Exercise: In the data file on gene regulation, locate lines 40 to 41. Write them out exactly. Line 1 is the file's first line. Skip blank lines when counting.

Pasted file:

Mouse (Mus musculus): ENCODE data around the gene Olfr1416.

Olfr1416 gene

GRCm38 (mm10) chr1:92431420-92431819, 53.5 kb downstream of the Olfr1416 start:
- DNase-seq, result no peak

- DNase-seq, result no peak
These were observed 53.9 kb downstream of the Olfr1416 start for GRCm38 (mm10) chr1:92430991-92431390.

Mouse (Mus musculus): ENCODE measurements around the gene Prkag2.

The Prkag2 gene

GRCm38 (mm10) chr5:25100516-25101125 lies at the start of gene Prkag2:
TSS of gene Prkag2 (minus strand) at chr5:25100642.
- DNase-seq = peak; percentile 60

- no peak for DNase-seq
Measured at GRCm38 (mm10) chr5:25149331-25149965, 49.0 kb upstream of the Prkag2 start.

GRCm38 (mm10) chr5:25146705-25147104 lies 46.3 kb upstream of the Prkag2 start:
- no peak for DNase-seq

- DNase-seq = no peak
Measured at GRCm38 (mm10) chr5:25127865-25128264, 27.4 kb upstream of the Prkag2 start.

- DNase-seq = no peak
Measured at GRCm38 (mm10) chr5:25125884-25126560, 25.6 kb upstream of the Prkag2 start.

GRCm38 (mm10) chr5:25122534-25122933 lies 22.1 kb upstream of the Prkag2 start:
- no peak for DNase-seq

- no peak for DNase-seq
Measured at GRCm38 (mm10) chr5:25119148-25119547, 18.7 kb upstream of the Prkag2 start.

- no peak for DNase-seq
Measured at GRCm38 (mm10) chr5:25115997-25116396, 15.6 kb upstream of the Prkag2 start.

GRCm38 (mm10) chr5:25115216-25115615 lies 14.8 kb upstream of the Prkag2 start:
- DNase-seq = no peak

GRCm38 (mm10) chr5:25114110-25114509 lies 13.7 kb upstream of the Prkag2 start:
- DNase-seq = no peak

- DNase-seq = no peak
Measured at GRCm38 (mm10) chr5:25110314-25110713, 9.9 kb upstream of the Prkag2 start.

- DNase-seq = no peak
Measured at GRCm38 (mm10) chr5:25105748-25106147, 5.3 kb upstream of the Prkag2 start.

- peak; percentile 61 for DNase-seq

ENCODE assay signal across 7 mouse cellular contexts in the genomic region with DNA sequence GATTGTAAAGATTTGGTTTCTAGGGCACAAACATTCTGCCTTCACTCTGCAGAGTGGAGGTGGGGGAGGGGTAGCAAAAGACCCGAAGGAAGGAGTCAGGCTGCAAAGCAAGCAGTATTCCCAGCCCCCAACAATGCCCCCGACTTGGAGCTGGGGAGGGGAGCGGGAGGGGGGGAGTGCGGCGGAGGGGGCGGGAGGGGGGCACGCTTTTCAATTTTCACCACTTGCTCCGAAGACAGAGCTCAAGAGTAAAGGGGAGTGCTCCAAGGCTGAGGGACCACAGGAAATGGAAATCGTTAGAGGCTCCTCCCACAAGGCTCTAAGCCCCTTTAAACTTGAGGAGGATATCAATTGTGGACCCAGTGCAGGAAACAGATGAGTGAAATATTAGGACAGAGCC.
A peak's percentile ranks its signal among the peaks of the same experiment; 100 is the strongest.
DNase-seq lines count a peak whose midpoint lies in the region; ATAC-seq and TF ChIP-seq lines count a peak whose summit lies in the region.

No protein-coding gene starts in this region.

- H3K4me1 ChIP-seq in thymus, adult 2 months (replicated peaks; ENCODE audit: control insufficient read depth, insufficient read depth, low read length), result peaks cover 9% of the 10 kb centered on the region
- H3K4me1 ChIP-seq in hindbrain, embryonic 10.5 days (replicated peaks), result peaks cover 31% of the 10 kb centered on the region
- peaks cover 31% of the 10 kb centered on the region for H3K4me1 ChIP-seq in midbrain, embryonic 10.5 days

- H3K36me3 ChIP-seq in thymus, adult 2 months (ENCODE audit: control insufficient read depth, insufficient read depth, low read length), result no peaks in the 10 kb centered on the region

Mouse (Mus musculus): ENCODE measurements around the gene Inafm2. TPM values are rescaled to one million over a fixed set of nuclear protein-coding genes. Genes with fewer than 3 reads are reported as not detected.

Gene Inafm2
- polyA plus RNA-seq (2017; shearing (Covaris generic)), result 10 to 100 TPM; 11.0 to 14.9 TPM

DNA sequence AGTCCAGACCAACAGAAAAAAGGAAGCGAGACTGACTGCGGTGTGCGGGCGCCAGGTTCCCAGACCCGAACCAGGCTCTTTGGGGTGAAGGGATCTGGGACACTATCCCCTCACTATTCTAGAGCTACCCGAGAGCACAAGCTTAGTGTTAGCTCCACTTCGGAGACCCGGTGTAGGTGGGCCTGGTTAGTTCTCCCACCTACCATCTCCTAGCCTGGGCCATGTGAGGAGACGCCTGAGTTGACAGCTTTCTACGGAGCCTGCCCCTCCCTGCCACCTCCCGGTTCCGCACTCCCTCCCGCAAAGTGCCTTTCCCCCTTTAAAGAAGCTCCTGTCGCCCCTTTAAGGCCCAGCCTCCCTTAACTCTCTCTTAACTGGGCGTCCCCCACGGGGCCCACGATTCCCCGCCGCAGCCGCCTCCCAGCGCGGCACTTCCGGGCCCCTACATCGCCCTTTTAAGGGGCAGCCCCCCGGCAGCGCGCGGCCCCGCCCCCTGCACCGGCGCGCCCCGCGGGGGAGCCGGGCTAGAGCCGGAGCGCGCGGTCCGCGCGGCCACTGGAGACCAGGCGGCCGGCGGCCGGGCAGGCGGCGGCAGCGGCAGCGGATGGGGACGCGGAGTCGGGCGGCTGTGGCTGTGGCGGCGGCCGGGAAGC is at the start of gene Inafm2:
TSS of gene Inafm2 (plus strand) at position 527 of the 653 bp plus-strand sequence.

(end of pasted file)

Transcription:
- H3K4me1 ChIP-seq in hindbrain, embryonic 10.5 days (replicated peaks), result peaks cover 31% of the 10 kb centered on the region
- peaks cover 31% of the 10 kb centered on the region for H3K4me1 ChIP-seq in midbrain, embryonic 10.5 days